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Positive association.

As demonstrated by the Flynnites Country Women's Association group, it's so important to share a meal and socialise with your neighbours.

Aug 22, 2022

Words: Gippslandia
Images: Supplied

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Growing up, dessert didn’t get baked in our house without a Country Women’s Association (CWA) cookbook. And, given the Old Man’s penchant for sweets, his 1976 edition of this Australian household staple was present on the kitchen bench – amidst the flour, eggs and milk – quite a bit.

When asked why he purchased the CWA cookbook all those years ago, he astutely replied, “With that many women producing recipes for it, it
can’t have any failures in there.” This faded, oranged, slightly dog-eared and well-thumbed spiral-bound number made all other cookbooks in the house obsolete (barring the Gippslandia cookbook, of course!).

...[they] raise an impressive kitty to contribute to projects such as drought or bushfire relief, loneliness in regional areas or assisting women, children and their families who are experiencing poverty.

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Even though they’re nearly at their 100th birthday, having been founded on 12 March 1928, the Country Women’s Association of Victoria is a vibrant, dynamic institution in our communities. Growing both in metropolitan and regional, today the organisation boasts approximately 5,000 members in their fold who are passionate about their role in supporting women, children and families right across the state.

CWA Victoria states that, “We cook, we craft and we advocate for change, while always remaining relevant.” It’s a purpose that may begin a little cutesy, but in reality, they are a cooking and crafting force!

For instance, their largest annual fundraiser, baking over 15,000 scones for the Royal Melbourne Show (an astounding number that they were bettering every year before the pandemic) raises an impressive kitty to contribute to projects such as drought or bushfire relief, loneliness in regional areas or assisting women, children and their families who are experiencing poverty. As Australia’s largest women’s association, theirs is an admirable contribution to positive change. For example, Victoria’s members provided $4.3 million in drought relief last year, and the charity of choice for 2022 is Free 3D Hands, a Newhaven-based charity that designs, manufactures and provides assistive devices to anyone with upper limb differences for free.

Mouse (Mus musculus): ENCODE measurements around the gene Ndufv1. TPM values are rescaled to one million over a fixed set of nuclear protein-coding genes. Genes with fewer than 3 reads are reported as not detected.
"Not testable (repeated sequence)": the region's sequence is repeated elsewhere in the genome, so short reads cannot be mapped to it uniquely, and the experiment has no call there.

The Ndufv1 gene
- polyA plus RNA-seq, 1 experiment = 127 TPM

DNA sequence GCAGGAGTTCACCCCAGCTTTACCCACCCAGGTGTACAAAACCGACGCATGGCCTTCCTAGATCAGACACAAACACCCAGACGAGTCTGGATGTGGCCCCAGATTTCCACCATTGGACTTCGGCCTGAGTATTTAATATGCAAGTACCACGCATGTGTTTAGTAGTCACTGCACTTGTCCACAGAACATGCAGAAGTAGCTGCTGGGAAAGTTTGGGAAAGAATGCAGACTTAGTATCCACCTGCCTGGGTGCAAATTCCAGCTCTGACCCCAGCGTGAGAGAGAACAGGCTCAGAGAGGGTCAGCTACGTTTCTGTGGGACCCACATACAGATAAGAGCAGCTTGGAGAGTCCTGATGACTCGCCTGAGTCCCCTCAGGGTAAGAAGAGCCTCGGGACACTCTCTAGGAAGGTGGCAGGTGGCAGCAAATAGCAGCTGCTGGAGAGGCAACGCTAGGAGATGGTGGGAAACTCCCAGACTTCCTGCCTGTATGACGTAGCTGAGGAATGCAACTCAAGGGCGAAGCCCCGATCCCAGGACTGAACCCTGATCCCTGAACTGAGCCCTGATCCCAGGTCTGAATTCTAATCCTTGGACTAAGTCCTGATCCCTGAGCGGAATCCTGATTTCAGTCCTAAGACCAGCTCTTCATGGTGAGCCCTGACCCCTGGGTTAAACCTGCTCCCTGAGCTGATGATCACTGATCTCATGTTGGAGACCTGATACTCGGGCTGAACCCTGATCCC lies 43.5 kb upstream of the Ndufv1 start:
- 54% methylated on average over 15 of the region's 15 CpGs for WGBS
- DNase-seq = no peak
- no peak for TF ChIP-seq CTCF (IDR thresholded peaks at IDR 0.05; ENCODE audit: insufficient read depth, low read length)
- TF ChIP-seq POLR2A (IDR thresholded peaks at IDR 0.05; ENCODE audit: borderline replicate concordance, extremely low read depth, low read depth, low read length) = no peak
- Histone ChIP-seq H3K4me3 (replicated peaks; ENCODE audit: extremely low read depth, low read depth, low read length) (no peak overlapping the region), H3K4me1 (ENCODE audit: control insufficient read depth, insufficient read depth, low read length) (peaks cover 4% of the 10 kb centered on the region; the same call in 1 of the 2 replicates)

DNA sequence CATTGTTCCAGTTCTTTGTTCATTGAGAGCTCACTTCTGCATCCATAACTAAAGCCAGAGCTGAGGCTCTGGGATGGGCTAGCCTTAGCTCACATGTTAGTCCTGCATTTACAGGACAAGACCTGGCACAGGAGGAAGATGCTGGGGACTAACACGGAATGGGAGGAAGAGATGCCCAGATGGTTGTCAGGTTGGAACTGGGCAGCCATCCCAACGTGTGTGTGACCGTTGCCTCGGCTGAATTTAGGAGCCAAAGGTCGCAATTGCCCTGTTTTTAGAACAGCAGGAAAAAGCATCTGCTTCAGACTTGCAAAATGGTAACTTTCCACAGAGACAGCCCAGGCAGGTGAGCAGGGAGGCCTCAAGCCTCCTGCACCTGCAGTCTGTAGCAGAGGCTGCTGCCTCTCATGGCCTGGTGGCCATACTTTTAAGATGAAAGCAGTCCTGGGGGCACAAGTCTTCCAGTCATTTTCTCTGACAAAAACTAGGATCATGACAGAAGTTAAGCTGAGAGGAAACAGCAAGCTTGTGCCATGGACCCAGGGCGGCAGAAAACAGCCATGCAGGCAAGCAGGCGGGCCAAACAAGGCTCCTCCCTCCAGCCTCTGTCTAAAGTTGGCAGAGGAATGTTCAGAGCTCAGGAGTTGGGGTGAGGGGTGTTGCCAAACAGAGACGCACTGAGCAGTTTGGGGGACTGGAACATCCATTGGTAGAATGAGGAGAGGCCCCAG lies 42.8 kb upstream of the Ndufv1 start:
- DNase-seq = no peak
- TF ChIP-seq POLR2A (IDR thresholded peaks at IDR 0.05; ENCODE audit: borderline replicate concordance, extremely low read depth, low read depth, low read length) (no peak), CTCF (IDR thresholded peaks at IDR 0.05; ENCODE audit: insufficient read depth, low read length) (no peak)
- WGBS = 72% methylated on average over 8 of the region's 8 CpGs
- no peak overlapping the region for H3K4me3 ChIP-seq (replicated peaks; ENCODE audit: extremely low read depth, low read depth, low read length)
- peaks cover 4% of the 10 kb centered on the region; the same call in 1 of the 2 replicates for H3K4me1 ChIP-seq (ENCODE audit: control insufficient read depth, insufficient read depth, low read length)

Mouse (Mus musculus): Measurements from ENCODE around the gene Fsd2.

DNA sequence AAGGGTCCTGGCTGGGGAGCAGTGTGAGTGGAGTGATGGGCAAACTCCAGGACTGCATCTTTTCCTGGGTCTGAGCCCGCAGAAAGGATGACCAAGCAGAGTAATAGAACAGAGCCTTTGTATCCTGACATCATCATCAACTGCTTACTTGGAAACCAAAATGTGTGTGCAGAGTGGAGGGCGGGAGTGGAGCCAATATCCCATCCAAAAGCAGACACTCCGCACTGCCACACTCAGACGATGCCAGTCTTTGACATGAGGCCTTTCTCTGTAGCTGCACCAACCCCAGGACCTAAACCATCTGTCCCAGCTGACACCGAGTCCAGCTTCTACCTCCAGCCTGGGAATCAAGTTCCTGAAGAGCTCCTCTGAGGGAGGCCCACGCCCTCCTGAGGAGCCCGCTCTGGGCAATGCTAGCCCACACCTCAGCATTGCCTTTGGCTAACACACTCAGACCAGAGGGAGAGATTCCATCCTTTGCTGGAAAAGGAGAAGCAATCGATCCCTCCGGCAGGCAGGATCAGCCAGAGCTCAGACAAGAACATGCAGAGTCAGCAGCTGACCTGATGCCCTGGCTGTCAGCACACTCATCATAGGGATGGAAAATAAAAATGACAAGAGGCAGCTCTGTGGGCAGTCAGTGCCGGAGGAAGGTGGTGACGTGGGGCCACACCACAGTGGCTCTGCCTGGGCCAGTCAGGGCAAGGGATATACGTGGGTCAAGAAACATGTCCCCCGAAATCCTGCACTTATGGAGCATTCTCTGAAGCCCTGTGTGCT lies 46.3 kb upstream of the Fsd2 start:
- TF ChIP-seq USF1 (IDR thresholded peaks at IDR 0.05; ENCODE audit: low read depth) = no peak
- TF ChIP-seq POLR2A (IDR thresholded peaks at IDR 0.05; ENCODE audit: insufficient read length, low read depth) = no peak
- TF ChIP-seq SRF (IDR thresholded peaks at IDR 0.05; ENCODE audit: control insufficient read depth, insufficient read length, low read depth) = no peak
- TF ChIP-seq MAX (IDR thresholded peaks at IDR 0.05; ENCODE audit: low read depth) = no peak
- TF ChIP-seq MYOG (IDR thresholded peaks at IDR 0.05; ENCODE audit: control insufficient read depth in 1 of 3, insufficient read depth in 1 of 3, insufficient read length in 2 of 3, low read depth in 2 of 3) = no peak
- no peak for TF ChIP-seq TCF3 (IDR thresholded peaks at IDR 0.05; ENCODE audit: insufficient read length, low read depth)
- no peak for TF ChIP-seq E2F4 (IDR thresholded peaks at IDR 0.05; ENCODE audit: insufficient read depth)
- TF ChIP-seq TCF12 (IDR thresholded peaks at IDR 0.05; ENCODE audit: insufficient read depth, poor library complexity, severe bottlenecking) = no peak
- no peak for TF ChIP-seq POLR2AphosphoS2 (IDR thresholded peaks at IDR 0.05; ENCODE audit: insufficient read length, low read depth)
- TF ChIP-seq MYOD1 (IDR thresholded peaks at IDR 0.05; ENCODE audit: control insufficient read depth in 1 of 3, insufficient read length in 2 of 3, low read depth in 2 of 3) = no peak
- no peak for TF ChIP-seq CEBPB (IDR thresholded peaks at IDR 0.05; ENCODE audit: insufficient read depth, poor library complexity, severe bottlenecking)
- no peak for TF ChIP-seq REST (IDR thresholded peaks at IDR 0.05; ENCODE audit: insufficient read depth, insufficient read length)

Of the 300 CWA groups in Victoria, 53 can be found in Gippsland. Flynnite and proud local CWA member Andrea Norton explained to us, “The branch activities differ depending upon member interests, demographics, networking and connections within the local community.”

Flynn, which sits on the boundary of the City of Latrobe and the Shire of Wellington, may be a small community in population, but it is mighty in spirit. It was hearing about their Community Wine Appreciation event that was the catalyst to learn more about the CWA for this edition.

On 1 February 1983, it was agreed that a ‘Community Awareness Day’ would be held at the local Flynn Hall for locals to come together and share in casseroles, an event backed by the CWA members. Fifteen days later, Ash Wednesday struck and the event was postponed until the end of July, when 90 people attended. The power of this event, a community coming together after a tragedy, is part of the reason why it became a much-anticipated occurrence for many years.

During 2013, the Flynn CWA went into recess due to insufficient members, but then in 2014 the Flynnites CWA night group commenced with the motivation to continue the Community Day tradition – to share a meal and socialise with your neighbours – and it has been continuing ever since; 38 years of celebrations and four generations of local members coming together and embracing the friendships formed through this dynamic collective.

It’s a sentiment that is echoed throughout Gippsland’s CWA branches.

But, there’s another layer to Flynn’s Community Awareness Day. Great grandmother and member Gwen Paulet mentioned that she’d love to see a story from their group published in the CWA magazine in her lifetime – she was shortly to turn 95. Well, Gwen got her wish, and although she passed away before reaching 96, of course, the CWA Flynnites were there in force to cater for Gwen’s wake.

A fitting tribute, and you just know where they found all the recipes for such an important event.

To learn more about the Country Women’s Association or to join your local branch, please visit

Gippslandia - Issue No. 23

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